The research team found that 116 patients in the sample had MOG-antibodies: 94 patients (39 percent) in cohort A and 22 patients (7 percent) in cohort B. The median age of the children was 6.2 years old. The MOG-antibody positive children had a number of conditions, including 46 patients (68 percent) with ADEM; 22 patients (9 percent) with encephalitis other than ADEM; 20 (17 percent) with optic neuritis; 13 patients (11 percent) with myelitis; six (5 percent) with neuromyelitis optica spectrum disorders; and nine (8 percent) with other disorders.
Sixty-four patients in cohort B were ultimately diagnosed with autoimmune encephalitis and 22 patients (34 percent) had MOG-positive antibodies, which were more common than all of the neuronal antibodies combined.
In fact, of the 116 MOG-positive patients, more than half (59 percent) had clinical features of encephalitis. Forty-six (68 percent) met diagnostic criteria for ADEM, but 22 did not. These 22 patients had a range of symptoms, including decreased level of consciousness (100 percent), seizures (16 percent), fever (59 percent), motor deficits (40 percent), abnormal behavior (50 percent), and brainstem cerebellar dysfunction (23 percent).
The brain MRIs were also different from those diagnosed with ADEM. Twelve of the 22 patients had extensive bilateral cortical involvement and five had basal ganglia or thalamic changes; four others had isolated thalamic or basal ganglia involvement; and four had a single cortical or cortical/subcortical lesion. Only two of the children had normal brain MRIs.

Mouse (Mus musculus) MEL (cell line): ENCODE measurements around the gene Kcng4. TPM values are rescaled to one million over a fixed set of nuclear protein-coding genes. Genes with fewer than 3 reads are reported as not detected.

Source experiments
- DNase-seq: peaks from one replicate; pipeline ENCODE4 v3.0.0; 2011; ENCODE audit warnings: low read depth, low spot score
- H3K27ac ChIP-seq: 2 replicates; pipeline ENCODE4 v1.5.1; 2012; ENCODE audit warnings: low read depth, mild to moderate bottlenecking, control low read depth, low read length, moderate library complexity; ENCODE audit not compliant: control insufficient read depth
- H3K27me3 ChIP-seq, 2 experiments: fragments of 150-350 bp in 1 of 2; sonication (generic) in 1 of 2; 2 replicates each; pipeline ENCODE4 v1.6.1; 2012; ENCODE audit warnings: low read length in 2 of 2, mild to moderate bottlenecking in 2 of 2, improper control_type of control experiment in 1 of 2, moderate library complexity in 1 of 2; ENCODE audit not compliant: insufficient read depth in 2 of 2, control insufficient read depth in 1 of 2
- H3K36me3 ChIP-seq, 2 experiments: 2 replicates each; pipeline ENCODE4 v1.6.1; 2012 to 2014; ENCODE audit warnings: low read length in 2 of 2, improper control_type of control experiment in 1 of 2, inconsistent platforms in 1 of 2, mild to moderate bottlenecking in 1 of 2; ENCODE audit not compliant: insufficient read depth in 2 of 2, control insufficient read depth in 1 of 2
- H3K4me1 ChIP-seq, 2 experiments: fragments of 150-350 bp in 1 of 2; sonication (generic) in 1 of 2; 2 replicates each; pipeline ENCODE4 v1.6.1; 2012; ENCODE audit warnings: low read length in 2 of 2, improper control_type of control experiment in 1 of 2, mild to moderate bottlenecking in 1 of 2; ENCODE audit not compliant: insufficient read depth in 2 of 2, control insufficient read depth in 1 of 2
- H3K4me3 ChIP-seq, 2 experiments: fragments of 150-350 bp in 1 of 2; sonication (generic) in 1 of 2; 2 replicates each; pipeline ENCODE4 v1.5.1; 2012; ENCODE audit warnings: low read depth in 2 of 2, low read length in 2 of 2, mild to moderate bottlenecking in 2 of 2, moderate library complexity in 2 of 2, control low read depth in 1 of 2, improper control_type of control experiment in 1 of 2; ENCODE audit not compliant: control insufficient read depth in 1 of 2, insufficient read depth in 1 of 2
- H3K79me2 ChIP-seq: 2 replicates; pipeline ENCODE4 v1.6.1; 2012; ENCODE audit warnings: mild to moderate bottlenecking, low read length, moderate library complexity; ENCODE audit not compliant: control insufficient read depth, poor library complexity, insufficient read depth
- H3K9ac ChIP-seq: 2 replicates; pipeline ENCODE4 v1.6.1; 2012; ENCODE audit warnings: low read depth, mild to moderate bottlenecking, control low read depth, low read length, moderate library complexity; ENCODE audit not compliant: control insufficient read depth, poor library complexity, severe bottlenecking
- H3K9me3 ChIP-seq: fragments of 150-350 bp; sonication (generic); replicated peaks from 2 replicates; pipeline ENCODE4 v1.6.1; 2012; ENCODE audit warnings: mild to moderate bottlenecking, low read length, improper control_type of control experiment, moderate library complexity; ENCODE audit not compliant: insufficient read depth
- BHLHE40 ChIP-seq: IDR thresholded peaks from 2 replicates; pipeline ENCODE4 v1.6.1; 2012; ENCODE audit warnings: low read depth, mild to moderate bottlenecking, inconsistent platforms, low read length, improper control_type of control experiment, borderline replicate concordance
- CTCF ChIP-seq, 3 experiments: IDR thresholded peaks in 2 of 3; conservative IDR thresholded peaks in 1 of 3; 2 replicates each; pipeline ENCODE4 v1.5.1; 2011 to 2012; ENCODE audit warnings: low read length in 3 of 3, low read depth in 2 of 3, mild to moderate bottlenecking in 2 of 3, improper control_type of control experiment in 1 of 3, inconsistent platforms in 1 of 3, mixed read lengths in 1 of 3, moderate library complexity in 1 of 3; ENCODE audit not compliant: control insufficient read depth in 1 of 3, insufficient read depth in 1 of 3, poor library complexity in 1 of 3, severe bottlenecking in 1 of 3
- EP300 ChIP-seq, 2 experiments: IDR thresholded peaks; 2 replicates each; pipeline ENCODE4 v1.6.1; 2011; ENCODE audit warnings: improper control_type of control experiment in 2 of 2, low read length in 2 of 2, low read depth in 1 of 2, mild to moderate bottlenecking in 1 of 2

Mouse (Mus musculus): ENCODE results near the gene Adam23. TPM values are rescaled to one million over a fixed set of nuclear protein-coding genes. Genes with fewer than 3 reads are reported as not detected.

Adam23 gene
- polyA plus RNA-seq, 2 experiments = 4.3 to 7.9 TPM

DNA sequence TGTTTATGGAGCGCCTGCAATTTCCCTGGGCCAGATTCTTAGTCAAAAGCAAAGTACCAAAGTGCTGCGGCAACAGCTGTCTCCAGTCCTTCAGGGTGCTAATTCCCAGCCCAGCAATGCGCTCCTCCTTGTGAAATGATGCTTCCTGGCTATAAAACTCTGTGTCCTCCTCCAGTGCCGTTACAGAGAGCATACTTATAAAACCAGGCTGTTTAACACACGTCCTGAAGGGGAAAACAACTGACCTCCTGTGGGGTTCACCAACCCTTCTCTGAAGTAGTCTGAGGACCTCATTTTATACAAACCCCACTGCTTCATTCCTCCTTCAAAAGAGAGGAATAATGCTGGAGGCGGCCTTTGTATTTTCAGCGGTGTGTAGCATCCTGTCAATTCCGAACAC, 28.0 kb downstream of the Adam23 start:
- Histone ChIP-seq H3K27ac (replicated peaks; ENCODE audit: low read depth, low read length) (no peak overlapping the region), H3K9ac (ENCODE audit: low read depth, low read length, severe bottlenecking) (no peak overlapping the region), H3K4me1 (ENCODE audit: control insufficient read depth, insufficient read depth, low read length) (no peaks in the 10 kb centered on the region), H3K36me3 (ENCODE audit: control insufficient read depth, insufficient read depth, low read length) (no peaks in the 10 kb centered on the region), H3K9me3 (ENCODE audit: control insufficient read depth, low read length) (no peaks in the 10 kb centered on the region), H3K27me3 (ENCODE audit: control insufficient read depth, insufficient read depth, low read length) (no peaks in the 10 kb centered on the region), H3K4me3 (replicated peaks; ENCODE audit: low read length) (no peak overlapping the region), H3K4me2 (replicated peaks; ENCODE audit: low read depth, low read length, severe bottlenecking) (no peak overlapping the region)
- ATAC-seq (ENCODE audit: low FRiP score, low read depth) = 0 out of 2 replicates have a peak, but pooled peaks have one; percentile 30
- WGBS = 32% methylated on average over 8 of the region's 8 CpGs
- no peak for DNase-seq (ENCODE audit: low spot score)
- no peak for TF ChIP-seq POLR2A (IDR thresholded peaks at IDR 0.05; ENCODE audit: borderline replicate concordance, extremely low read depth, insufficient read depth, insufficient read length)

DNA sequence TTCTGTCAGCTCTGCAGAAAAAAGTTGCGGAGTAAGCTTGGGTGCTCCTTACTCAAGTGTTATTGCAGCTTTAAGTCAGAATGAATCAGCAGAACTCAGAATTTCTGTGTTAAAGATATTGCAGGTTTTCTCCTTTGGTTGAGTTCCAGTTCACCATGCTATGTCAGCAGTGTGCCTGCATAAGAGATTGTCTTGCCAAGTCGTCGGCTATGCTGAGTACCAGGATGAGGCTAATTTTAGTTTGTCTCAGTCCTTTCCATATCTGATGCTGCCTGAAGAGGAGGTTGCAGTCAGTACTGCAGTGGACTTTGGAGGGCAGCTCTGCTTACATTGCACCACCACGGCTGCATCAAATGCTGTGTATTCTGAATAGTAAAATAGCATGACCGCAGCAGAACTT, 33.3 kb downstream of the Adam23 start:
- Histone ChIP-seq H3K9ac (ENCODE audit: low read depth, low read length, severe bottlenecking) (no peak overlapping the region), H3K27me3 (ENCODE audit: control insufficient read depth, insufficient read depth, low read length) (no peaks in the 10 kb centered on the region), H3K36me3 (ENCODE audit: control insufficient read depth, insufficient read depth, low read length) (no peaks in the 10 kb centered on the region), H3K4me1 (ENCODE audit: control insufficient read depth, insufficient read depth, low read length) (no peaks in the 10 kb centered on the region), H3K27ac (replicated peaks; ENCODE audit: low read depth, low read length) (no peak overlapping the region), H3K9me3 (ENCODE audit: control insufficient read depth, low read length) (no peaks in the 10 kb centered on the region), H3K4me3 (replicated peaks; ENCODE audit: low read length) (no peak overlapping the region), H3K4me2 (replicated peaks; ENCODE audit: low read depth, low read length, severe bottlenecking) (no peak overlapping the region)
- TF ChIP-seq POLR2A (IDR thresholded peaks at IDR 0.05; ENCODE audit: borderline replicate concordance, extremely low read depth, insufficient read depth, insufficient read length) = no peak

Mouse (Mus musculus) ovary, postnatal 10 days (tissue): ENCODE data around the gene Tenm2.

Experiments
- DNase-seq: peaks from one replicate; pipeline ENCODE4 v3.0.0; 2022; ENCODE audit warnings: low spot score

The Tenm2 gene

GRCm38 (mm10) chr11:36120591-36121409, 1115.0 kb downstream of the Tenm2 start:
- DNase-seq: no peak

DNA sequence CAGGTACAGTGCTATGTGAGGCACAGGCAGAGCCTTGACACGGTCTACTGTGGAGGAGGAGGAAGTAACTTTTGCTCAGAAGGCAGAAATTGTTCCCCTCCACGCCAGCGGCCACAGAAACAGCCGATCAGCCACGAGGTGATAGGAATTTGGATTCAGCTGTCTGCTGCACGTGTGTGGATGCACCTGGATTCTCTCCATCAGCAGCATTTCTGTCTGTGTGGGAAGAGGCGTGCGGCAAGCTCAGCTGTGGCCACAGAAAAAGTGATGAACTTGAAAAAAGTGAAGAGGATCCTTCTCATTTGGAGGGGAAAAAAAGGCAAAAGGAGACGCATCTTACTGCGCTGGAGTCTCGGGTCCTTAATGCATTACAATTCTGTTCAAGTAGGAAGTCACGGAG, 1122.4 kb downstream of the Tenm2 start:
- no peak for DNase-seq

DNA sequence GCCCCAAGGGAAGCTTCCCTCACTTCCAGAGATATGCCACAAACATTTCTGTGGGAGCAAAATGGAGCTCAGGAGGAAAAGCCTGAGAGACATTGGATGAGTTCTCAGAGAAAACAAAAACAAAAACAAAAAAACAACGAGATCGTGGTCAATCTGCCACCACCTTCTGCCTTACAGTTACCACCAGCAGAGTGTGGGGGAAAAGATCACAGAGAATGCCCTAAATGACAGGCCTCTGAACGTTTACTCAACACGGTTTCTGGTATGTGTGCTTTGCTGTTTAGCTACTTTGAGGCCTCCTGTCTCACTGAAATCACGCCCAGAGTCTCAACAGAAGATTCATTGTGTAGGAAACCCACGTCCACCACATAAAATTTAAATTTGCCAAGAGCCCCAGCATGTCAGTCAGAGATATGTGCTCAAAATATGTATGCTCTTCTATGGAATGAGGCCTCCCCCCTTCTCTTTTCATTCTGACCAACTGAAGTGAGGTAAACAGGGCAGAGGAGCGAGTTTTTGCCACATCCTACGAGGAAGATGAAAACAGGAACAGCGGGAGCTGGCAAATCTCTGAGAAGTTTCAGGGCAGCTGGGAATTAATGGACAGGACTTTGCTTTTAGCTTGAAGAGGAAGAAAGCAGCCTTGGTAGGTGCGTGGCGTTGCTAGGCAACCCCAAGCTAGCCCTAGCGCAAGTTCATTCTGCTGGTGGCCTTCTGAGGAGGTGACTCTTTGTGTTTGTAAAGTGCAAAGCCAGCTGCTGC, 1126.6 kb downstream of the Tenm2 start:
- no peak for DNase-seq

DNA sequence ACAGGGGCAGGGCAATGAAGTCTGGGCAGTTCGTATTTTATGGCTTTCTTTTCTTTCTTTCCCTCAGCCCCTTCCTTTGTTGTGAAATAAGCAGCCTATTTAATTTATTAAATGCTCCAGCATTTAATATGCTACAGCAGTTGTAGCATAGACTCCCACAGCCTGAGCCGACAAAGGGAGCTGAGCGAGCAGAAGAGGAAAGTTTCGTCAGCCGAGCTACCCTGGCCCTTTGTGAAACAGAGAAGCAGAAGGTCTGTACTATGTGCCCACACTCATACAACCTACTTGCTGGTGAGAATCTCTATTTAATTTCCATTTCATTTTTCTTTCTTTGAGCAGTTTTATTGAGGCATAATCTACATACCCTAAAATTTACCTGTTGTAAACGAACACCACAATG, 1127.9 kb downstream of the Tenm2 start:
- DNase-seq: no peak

Following the children over time proved very important, said Dr. Dalmau. By 42 months, 33 patients (28 percent) of the 116 MOG-antibody positive patients had relapses, including 17 out of 100 diagnosed at their first episode.
At the first episode 16 were not treated and 100 received first-line immunotherapy; 86 of these 100 patients received treatment with steroids, intravenous immunoglobulin, or plasma exchange. Additional treatments included rituximab (in three patients, one with anakinra). At relapse, all but one of them received another round of treatments, with additional treatment with rituximab in a third of the patients who relapsed. The majority, 85 percent, recovered completely but the remaining patients had moderate to severe problems. One of the children had severe cranial hypertension and died.
Those with the worst prognosis included individuals with ADEM-like relapses that turned into a leukodystrophy-like pattern on MRI, cortical encephalitis, and brain atrophy.
Dr. Dalmau said that there were several surprises in the study. The first was that they identified MOG-antibodies in non-ADEM encephalitis cases.